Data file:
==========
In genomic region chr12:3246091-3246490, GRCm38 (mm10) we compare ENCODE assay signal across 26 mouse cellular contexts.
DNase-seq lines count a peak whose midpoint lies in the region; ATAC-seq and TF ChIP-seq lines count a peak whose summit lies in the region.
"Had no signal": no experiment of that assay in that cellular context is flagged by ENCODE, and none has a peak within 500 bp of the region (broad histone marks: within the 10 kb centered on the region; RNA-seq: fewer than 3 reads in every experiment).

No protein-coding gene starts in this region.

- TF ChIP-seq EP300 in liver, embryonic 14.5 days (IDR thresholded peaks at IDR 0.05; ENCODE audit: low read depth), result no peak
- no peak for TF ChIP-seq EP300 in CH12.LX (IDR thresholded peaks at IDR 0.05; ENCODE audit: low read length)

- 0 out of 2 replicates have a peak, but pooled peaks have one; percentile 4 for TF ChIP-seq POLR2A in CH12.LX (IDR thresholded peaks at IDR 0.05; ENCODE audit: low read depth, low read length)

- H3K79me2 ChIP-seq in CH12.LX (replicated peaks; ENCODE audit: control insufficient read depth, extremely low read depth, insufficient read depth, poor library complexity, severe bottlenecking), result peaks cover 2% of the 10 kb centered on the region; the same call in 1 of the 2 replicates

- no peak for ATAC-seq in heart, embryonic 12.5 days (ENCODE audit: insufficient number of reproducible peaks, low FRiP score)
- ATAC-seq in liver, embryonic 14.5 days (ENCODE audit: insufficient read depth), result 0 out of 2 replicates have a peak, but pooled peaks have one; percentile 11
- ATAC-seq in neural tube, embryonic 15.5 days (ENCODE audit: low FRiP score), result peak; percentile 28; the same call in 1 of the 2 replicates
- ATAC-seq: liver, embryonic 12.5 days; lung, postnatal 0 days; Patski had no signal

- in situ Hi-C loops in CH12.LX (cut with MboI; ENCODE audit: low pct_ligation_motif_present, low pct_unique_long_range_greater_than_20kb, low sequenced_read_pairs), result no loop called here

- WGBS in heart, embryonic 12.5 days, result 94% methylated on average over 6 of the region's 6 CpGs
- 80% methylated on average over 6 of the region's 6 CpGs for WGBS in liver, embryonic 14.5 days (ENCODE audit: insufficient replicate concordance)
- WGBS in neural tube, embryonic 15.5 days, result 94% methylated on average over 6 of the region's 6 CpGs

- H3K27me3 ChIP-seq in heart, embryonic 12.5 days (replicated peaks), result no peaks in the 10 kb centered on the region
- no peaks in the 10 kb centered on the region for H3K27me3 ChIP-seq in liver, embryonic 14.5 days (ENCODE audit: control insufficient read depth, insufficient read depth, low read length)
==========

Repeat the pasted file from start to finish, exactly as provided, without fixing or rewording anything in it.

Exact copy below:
In genomic region chr12:3246091-3246490, GRCm38 (mm10) we compare ENCODE assay signal across 26 mouse cellular contexts.
DNase-seq lines count a peak whose midpoint lies in the region; ATAC-seq and TF ChIP-seq lines count a peak whose summit lies in the region.
"Had no signal": no experiment of that assay in that cellular context is flagged by ENCODE, and none has a peak within 500 bp of the region (broad histone marks: within the 10 kb centered on the region; RNA-seq: fewer than 3 reads in every experiment).

No protein-coding gene starts in this region.

- TF ChIP-seq EP300 in liver, embryonic 14.5 days (IDR thresholded peaks at IDR 0.05; ENCODE audit: low read depth), result no peak
- no peak for TF ChIP-seq EP300 in CH12.LX (IDR thresholded peaks at IDR 0.05; ENCODE audit: low read length)

- 0 out of 2 replicates have a peak, but pooled peaks have one; percentile 4 for TF ChIP-seq POLR2A in CH12.LX (IDR thresholded peaks at IDR 0.05; ENCODE audit: low read depth, low read length)

- H3K79me2 ChIP-seq in CH12.LX (replicated peaks; ENCODE audit: control insufficient read depth, extremely low read depth, insufficient read depth, poor library complexity, severe bottlenecking), result peaks cover 2% of the 10 kb centered on the region; the same call in 1 of the 2 replicates

- no peak for ATAC-seq in heart, embryonic 12.5 days (ENCODE audit: insufficient number of reproducible peaks, low FRiP score)
- ATAC-seq in liver, embryonic 14.5 days (ENCODE audit: insufficient read depth), result 0 out of 2 replicates have a peak, but pooled peaks have one; percentile 11
- ATAC-seq in neural tube, embryonic 15.5 days (ENCODE audit: low FRiP score), result peak; percentile 28; the same call in 1 of the 2 replicates
- ATAC-seq: liver, embryonic 12.5 days; lung, postnatal 0 days; Patski had no signal

- in situ Hi-C loops in CH12.LX (cut with MboI; ENCODE audit: low pct_ligation_motif_present, low pct_unique_long_range_greater_than_20kb, low sequenced_read_pairs), result no loop called here

- WGBS in heart, embryonic 12.5 days, result 94% methylated on average over 6 of the region's 6 CpGs
- 80% methylated on average over 6 of the region's 6 CpGs for WGBS in liver, embryonic 14.5 days (ENCODE audit: insufficient replicate concordance)
- WGBS in neural tube, embryonic 15.5 days, result 94% methylated on average over 6 of the region's 6 CpGs

- H3K27me3 ChIP-seq in heart, embryonic 12.5 days (replicated peaks), result no peaks in the 10 kb centered on the region
- no peaks in the 10 kb centered on the region for H3K27me3 ChIP-seq in liver, embryonic 14.5 days (ENCODE audit: control insufficient read depth, insufficient read depth, low read length)